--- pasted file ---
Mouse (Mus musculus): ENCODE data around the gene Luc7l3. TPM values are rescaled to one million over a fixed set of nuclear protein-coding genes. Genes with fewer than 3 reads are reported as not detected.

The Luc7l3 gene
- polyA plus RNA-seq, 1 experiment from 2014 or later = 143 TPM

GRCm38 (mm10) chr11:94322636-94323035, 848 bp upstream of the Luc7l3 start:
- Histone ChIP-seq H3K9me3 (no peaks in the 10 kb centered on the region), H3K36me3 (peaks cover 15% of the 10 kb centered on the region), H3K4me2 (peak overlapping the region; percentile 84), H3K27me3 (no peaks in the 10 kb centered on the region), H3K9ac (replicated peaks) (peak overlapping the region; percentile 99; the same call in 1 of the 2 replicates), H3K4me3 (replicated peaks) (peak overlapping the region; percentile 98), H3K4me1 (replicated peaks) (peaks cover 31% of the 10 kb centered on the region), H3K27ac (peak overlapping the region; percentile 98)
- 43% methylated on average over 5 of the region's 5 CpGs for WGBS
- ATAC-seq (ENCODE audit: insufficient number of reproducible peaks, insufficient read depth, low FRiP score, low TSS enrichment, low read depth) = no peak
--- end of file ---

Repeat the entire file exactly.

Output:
Mouse (Mus musculus): ENCODE data around the gene Luc7l3. TPM values are rescaled to one million over a fixed set of nuclear protein-coding genes. Genes with fewer than 3 reads are reported as not detected.

The Luc7l3 gene
- polyA plus RNA-seq, 1 experiment from 2014 or later = 143 TPM

GRCm38 (mm10) chr11:94322636-94323035, 848 bp upstream of the Luc7l3 start:
- Histone ChIP-seq H3K9me3 (no peaks in the 10 kb centered on the region), H3K36me3 (peaks cover 15% of the 10 kb centered on the region), H3K4me2 (peak overlapping the region; percentile 84), H3K27me3 (no peaks in the 10 kb centered on the region), H3K9ac (replicated peaks) (peak overlapping the region; percentile 99; the same call in 1 of the 2 replicates), H3K4me3 (replicated peaks) (peak overlapping the region; percentile 98), H3K4me1 (replicated peaks) (peaks cover 31% of the 10 kb centered on the region), H3K27ac (peak overlapping the region; percentile 98)
- 43% methylated on average over 5 of the region's 5 CpGs for WGBS
- ATAC-seq (ENCODE audit: insufficient number of reproducible peaks, insufficient read depth, low FRiP score, low TSS enrichment, low read depth) = no peak